Here are some example invocations of the "application" with the output of the configuration settings.

# configuration via system properties
> java -cp lib\*; -DtargetServiceUrl=http://foo.bar Main
SampleBean{httpProxy=null, httpProxyPort=0, httpConnectionTimeout=30000, httpReceiveTimeout=60000, targetServiceUrl=http://foo.bar}

# configuration via program arguments
> java -cp lib\*; Main --targetServiceUrl=http://lorem.ipsum
SampleBean{httpProxy=null, httpProxyPort=0, httpConnectionTimeout=30000, httpReceiveTimeout=60000, targetServiceUrl=http://lorem.ipsum}

# mixed system property / program arguments configuration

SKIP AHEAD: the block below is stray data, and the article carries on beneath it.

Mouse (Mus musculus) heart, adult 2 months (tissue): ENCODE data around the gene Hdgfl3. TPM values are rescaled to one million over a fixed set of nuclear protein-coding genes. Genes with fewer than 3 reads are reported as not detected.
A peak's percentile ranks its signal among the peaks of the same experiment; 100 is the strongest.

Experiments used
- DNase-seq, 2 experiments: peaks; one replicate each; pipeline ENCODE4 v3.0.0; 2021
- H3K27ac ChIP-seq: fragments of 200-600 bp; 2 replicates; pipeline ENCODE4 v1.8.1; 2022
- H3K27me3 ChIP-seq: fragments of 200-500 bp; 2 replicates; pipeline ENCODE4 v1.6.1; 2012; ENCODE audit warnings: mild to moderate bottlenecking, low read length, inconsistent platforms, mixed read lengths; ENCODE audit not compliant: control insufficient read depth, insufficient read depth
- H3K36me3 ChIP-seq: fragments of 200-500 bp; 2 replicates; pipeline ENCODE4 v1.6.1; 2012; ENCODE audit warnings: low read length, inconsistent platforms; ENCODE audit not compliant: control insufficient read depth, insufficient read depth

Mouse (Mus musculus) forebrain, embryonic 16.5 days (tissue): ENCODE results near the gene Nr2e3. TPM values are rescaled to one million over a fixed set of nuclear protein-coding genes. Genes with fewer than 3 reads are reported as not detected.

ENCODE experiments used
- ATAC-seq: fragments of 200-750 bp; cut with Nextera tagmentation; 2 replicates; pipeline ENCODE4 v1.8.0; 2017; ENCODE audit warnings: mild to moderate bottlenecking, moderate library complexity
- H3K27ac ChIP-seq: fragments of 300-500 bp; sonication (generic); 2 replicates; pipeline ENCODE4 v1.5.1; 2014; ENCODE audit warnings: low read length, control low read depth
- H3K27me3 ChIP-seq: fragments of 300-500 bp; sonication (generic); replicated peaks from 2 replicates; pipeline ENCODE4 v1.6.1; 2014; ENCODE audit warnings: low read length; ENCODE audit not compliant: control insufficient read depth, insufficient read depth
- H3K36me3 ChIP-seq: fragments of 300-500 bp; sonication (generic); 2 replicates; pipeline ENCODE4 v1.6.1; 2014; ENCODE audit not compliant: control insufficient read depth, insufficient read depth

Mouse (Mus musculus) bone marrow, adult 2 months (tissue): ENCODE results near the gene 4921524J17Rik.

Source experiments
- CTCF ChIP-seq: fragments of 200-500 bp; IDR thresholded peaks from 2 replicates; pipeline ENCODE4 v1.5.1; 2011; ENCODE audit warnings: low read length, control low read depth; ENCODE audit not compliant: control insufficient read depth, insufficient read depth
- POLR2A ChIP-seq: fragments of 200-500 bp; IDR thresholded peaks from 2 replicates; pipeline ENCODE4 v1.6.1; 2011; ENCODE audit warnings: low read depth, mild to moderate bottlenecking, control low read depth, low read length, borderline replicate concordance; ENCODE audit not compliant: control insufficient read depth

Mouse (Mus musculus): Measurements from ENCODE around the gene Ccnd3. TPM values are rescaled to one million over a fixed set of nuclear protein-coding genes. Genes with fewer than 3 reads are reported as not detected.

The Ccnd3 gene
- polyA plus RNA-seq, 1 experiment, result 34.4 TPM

> java -cp lib\*; -DhttpConnectionTimeout=15000 Main --targetServiceUrl=http://lorem.ipsum
SampleBean{httpProxy=null, httpProxyPort=0, httpConnectionTimeout=15000, httpReceiveTimeout=60000, targetServiceUrl=http://lorem.ipsum}

Conclusion


The Spring framework offers wide possibilities to support runtime configuration for an application. This includes the possibilities to
  • provide default configuration values whenever possible (convention over configuration)
  • provide runtime settings in a property file
  • provide runtime settings as system properties
  • provide runtime settings as program arguments
The operation team that runs the application can pick up the configuration possibility that fits best to their runtime environment - and should be happy ;-)

Further reading:

  • Sample project of this post on GitHub